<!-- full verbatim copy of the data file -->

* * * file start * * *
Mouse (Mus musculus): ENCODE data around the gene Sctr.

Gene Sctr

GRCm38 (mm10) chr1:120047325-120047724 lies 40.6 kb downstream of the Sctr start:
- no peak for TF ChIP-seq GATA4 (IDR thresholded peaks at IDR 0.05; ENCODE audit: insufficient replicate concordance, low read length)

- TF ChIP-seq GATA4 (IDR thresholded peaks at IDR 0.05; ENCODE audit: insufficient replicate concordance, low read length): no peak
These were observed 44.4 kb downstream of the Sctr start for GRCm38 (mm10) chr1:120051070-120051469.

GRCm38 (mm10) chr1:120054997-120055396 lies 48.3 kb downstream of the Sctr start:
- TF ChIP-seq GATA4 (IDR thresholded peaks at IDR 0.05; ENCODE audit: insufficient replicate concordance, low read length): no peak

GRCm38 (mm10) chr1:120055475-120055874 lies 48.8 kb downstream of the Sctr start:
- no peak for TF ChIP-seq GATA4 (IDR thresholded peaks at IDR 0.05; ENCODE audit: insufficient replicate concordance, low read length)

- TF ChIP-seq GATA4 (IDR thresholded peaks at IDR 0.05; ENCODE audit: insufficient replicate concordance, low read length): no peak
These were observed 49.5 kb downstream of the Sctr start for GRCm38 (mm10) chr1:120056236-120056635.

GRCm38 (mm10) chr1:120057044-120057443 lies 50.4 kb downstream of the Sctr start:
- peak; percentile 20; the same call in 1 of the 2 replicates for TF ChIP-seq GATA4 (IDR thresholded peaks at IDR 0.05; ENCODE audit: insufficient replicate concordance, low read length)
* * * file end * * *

Mouse (Mus musculus): ENCODE data around the gene Sctr.

Gene Sctr

GRCm38 (mm10) chr1:120047325-120047724 lies 40.6 kb downstream of the Sctr start:
- no peak for TF ChIP-seq GATA4 (IDR thresholded peaks at IDR 0.05; ENCODE audit: insufficient replicate concordance, low read length)

- TF ChIP-seq GATA4 (IDR thresholded peaks at IDR 0.05; ENCODE audit: insufficient replicate concordance, low read length): no peak
These were observed 44.4 kb downstream of the Sctr start for GRCm38 (mm10) chr1:120051070-120051469.

GRCm38 (mm10) chr1:120054997-120055396 lies 48.3 kb downstream of the Sctr start:
- TF ChIP-seq GATA4 (IDR thresholded peaks at IDR 0.05; ENCODE audit: insufficient replicate concordance, low read length): no peak

GRCm38 (mm10) chr1:120055475-120055874 lies 48.8 kb downstream of the Sctr start:
- no peak for TF ChIP-seq GATA4 (IDR thresholded peaks at IDR 0.05; ENCODE audit: insufficient replicate concordance, low read length)

- TF ChIP-seq GATA4 (IDR thresholded peaks at IDR 0.05; ENCODE audit: insufficient replicate concordance, low read length): no peak
These were observed 49.5 kb downstream of the Sctr start for GRCm38 (mm10) chr1:120056236-120056635.

GRCm38 (mm10) chr1:120057044-120057443 lies 50.4 kb downstream of the Sctr start:
- peak; percentile 20; the same call in 1 of the 2 replicates for TF ChIP-seq GATA4 (IDR thresholded peaks at IDR 0.05; ENCODE audit: insufficient replicate concordance, low read length)